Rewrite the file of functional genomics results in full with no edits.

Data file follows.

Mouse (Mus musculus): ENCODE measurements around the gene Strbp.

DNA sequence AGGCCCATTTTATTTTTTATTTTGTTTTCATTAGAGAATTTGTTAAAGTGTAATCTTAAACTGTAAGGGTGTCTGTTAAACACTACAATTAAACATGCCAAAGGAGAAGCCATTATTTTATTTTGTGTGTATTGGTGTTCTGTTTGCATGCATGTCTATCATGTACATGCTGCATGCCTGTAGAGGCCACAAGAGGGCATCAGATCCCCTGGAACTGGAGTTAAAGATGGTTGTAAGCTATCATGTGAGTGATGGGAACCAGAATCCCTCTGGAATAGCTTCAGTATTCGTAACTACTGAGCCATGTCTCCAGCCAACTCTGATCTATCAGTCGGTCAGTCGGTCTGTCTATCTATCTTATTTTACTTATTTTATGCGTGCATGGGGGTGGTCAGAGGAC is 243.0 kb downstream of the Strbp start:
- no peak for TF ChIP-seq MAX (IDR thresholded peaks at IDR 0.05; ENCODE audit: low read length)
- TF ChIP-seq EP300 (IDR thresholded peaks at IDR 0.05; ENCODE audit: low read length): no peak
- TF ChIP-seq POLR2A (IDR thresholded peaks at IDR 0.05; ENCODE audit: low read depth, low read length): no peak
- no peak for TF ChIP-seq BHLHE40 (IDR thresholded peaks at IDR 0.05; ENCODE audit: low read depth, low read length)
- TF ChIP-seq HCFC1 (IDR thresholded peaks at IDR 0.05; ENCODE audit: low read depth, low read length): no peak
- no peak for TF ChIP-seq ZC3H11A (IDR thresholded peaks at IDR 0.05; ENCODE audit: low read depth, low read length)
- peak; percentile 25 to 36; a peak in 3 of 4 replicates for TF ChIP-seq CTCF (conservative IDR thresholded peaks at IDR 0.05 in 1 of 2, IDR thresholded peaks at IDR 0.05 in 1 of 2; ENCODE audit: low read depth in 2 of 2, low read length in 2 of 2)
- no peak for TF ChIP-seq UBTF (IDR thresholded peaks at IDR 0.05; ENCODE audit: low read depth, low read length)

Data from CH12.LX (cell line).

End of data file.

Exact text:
Mouse (Mus musculus): ENCODE measurements around the gene Strbp.

DNA sequence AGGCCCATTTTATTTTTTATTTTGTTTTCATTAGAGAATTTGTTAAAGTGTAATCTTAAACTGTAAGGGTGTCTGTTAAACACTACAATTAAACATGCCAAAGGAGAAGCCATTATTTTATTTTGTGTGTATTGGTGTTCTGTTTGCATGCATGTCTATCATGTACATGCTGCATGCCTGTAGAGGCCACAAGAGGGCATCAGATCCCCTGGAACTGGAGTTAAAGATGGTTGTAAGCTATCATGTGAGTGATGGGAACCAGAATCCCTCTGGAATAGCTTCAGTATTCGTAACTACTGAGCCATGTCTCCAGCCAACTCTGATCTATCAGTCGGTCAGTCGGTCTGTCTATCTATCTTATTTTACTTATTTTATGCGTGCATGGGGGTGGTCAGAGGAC is 243.0 kb downstream of the Strbp start:
- no peak for TF ChIP-seq MAX (IDR thresholded peaks at IDR 0.05; ENCODE audit: low read length)
- TF ChIP-seq EP300 (IDR thresholded peaks at IDR 0.05; ENCODE audit: low read length): no peak
- TF ChIP-seq POLR2A (IDR thresholded peaks at IDR 0.05; ENCODE audit: low read depth, low read length): no peak
- no peak for TF ChIP-seq BHLHE40 (IDR thresholded peaks at IDR 0.05; ENCODE audit: low read depth, low read length)
- TF ChIP-seq HCFC1 (IDR thresholded peaks at IDR 0.05; ENCODE audit: low read depth, low read length): no peak
- no peak for TF ChIP-seq ZC3H11A (IDR thresholded peaks at IDR 0.05; ENCODE audit: low read depth, low read length)
- peak; percentile 25 to 36; a peak in 3 of 4 replicates for TF ChIP-seq CTCF (conservative IDR thresholded peaks at IDR 0.05 in 1 of 2, IDR thresholded peaks at IDR 0.05 in 1 of 2; ENCODE audit: low read depth in 2 of 2, low read length in 2 of 2)
- no peak for TF ChIP-seq UBTF (IDR thresholded peaks at IDR 0.05; ENCODE audit: low read depth, low read length)

Data from CH12.LX (cell line).